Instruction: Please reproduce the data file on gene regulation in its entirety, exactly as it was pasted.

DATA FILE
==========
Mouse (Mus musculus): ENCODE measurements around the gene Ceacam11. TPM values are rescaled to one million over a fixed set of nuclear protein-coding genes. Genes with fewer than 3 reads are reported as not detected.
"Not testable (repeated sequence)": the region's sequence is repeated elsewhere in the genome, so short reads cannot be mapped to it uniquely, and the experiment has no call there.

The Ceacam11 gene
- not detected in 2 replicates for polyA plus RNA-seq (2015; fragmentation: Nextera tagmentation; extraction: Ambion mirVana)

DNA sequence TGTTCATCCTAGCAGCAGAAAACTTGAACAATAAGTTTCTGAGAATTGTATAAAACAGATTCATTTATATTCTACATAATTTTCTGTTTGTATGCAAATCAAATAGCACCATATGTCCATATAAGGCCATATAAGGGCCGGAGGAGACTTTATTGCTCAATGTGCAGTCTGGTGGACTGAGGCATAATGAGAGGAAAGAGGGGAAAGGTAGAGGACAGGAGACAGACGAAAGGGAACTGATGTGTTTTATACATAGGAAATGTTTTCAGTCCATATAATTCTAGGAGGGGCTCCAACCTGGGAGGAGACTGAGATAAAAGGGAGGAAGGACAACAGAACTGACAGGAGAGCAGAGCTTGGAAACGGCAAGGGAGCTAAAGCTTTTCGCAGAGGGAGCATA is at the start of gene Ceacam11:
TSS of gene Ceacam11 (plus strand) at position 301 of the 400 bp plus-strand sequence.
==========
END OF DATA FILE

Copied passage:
Mouse (Mus musculus): ENCODE measurements around the gene Ceacam11. TPM values are rescaled to one million over a fixed set of nuclear protein-coding genes. Genes with fewer than 3 reads are reported as not detected.
"Not testable (repeated sequence)": the region's sequence is repeated elsewhere in the genome, so short reads cannot be mapped to it uniquely, and the experiment has no call there.

The Ceacam11 gene
- not detected in 2 replicates for polyA plus RNA-seq (2015; fragmentation: Nextera tagmentation; extraction: Ambion mirVana)

DNA sequence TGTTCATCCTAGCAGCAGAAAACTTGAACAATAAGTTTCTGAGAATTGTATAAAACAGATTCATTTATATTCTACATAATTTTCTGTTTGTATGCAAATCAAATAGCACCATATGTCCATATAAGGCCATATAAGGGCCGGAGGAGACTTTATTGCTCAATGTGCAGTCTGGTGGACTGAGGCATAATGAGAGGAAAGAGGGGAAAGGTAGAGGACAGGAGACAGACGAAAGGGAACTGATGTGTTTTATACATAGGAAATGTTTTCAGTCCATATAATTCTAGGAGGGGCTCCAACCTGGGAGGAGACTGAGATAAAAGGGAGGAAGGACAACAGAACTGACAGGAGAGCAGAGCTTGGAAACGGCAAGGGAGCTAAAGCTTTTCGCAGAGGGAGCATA is at the start of gene Ceacam11:
TSS of gene Ceacam11 (plus strand) at position 301 of the 400 bp plus-strand sequence.